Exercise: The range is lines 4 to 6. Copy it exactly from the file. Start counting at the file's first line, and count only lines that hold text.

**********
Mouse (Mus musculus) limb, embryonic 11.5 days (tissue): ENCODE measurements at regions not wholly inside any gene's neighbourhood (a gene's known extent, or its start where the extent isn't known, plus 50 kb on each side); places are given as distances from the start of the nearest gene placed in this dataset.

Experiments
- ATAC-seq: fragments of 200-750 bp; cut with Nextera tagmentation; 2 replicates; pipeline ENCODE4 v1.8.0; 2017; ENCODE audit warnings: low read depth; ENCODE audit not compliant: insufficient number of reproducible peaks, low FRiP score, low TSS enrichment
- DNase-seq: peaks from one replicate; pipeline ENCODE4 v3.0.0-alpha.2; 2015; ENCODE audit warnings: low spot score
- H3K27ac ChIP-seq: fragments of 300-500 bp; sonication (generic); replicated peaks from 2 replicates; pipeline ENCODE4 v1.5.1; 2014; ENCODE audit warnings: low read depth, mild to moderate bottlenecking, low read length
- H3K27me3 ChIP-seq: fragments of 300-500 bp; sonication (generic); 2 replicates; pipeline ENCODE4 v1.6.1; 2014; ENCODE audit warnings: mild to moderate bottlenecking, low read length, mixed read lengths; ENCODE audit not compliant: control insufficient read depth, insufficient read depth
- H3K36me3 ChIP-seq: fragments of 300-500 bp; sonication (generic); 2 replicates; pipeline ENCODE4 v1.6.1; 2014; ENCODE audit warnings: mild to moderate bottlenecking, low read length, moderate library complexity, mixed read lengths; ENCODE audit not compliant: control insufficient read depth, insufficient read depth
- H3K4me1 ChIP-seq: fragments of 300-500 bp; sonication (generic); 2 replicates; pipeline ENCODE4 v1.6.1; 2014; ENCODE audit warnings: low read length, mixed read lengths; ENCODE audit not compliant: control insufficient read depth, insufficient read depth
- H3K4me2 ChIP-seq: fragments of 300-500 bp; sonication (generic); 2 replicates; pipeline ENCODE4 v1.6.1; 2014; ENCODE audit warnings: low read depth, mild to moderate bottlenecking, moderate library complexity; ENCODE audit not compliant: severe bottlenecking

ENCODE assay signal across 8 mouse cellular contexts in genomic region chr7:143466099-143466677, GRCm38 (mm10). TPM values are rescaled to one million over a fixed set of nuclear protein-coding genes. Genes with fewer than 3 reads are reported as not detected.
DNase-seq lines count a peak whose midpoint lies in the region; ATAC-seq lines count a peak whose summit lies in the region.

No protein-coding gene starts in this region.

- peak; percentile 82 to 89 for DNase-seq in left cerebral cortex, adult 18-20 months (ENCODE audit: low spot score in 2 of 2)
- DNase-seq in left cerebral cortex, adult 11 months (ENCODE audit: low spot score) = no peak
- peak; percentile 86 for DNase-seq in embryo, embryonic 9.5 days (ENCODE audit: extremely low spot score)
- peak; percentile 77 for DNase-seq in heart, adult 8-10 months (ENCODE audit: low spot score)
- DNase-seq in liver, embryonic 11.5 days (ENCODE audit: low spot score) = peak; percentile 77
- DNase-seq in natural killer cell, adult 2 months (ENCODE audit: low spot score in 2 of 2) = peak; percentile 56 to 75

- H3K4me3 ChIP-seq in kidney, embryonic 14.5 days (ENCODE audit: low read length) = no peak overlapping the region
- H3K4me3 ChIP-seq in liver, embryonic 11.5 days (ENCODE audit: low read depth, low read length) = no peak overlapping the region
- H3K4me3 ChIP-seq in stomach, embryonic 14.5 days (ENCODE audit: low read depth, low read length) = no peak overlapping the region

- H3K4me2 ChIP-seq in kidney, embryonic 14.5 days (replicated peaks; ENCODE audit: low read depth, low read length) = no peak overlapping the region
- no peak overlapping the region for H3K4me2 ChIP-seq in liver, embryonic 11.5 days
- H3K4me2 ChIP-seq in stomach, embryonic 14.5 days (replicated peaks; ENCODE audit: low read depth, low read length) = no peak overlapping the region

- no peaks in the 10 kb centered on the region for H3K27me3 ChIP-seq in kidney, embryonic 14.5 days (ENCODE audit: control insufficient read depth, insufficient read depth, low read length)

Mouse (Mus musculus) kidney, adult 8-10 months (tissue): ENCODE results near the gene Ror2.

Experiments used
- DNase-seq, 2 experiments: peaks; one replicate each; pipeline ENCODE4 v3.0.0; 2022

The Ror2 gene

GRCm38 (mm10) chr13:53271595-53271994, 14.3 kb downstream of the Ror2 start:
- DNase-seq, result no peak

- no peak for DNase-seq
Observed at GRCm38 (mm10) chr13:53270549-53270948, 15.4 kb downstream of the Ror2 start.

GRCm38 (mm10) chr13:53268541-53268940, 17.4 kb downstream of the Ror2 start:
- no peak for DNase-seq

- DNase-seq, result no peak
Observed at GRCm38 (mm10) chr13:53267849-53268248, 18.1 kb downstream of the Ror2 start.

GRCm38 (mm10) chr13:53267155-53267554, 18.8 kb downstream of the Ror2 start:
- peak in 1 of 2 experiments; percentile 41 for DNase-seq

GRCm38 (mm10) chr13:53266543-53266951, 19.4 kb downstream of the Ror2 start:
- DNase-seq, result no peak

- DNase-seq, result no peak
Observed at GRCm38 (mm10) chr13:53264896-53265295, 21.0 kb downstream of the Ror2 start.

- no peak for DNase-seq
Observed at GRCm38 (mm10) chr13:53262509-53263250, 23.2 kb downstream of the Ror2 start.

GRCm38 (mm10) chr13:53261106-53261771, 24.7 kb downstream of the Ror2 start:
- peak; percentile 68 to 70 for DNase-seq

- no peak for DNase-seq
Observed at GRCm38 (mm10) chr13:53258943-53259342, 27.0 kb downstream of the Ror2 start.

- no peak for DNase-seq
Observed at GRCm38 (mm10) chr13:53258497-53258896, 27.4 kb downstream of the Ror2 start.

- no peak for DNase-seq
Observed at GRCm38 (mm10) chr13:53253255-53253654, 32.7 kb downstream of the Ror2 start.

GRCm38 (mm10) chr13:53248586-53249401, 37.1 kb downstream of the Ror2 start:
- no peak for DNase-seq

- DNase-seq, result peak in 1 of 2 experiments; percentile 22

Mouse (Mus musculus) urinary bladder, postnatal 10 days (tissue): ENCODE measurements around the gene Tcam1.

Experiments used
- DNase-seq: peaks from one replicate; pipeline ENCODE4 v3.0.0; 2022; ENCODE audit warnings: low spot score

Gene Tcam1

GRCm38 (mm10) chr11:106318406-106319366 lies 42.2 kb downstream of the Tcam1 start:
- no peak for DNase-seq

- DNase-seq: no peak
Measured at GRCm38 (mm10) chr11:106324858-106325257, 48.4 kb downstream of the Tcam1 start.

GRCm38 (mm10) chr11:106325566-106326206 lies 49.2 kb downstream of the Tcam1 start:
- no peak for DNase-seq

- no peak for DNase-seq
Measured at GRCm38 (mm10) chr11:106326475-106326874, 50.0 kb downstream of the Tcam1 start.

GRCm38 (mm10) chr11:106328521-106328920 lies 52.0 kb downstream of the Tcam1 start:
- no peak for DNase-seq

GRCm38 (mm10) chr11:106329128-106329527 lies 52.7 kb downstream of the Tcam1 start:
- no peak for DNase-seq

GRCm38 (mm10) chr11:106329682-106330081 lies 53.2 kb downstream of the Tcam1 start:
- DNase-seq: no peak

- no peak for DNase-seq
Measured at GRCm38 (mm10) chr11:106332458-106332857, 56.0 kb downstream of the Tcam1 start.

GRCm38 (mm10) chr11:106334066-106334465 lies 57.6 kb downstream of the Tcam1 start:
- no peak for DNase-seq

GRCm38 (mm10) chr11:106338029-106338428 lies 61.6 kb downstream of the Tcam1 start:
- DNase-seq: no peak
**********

- DNase-seq: peaks from one replicate; pipeline ENCODE4 v3.0.0-alpha.2; 2015; ENCODE audit warnings: low spot score
- H3K27ac ChIP-seq: fragments of 300-500 bp; sonication (generic); replicated peaks from 2 replicates; pipeline ENCODE4 v1.5.1; 2014; ENCODE audit warnings: low read depth, mild to moderate bottlenecking, low read length
- H3K27me3 ChIP-seq: fragments of 300-500 bp; sonication (generic); 2 replicates; pipeline ENCODE4 v1.6.1; 2014; ENCODE audit warnings: mild to moderate bottlenecking, low read length, mixed read lengths; ENCODE audit not compliant: control insufficient read depth, insufficient read depth